Online vs Campus Art Schools

Online vs Campus Art Schools

So you've decided to follow your passion and pursue an education in art at a college or university. The next choice may be whether you should choose an online school or follow the traditional campus route to completing your education. There are advantages and disadvantages to each approach. While both are excellent ways to learn about art, there are unique differences between the two that prospective students should be aware of before making a decision.

Convenience versus Accessibility

Online art schools may be more convenient. Many offer class schedules that accommodate the lives of working adults seeking educational opportunities. In fact, the primary advantage of online education is that hours are more flexible, so students may complete coursework in their own free time.  For those who wish to pursue a more intensive program of study, however, traditional programs may offer the best route. In a campus setting, one has access to facilities, studios, and services that may not be copied online. Many courses such as woodworking, lithography, and other art subspecialties which require specialized equipment for the student to use are not easily taught over the internet. On the other hand, a program in art history could be completed over the internet, as the bulk of the coursework is studying books versus applying concepts. 

The digital experience, therefore, can be somewhat limited versus the traditional campus route. Also, while professors should be more accessible when they're teaching online, that isn't always the case.  Some online students cite the lack of teacher involvement as their biggest concerns about continuing their education over the internet. Even when a professor is holding up their end of the bargain, communications by email and through online portals may take hours to reach a student. At a campus, the professor may easily be approached about questions or problems as they usually keep office hours for that purpose*.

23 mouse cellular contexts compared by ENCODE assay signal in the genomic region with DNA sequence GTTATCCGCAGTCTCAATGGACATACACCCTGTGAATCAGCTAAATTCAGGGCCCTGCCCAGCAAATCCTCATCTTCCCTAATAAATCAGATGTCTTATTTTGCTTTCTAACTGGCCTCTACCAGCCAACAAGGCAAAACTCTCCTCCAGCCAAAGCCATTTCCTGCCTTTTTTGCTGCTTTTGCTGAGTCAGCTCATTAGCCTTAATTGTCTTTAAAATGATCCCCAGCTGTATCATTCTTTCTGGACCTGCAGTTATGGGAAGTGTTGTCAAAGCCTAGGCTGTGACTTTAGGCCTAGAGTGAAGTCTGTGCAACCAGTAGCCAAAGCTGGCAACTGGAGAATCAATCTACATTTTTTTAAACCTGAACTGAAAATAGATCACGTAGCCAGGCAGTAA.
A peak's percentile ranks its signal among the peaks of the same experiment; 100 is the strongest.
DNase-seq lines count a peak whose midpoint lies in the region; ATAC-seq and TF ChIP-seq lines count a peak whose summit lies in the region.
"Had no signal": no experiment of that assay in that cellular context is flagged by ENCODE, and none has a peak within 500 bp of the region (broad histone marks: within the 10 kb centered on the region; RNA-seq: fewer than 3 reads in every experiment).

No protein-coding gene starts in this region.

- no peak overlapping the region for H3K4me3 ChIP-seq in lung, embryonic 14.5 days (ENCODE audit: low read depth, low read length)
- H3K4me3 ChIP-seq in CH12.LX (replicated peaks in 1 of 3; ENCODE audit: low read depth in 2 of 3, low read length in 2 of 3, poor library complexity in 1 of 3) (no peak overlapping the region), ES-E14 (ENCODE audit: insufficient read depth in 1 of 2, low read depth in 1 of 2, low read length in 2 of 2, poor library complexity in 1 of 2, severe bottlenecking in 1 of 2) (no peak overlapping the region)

Freedom versus Structure

The convenience of online art schools come with a price. Since there is less structure, the students have to be more motivated than ever before to pursue their own studies. In a traditional classroom setting, the professor has greater control over the student body, creating policies and setting due dates which the students must adhere to in order to get good grades. With online study, however, there typically isn't any policing from the instructors. Instead, it is ultimately left up to the individual to push themselves towards completing the course, developing their own craft, and meeting the requirements of the school to finish their education. This takes self-control which some students may not possess, particularly younger ones just out of high school. That is why online art education was first introduced as an alternative for mature students, who were thought to be motivated enough to handle the additional responsibility and freedom**.

Introverts versus Extroverts

Online art education is a great alternative for students who are too shy or not comfortable enough to take part in traditional classroom discussions and projects. Older students may sometimes feel stigmatized when having to sit in a classroom with other students that may be half of their age. By going to art school online, however, they may feel more relaxed and better focused. Also, online programs provide plenty of opportunities for participation, as one will generally be heard in such an environment that often relies on emails and group work in order to complete assignments. Extroverts, however, may often do much better in a traditional classroom, as they can use the opportunity to interact with others in order to make connections which may be valuable later on in their careers. Additionally, universities and colleges provide other networking opportunities that simply aren't available via the internet, especially the extracurricular activities where relationships can be formed that may serve students well for the remainder of their lives.

Simply put, for self-starters who are mature and driven enough to complete the necessary course of study on their own, an online art education is the best bet. For those who need more structure or wish to exploit the resources and opportunities provided by a traditional classroom setting, physically attending a college or university to study art is a better choice. 



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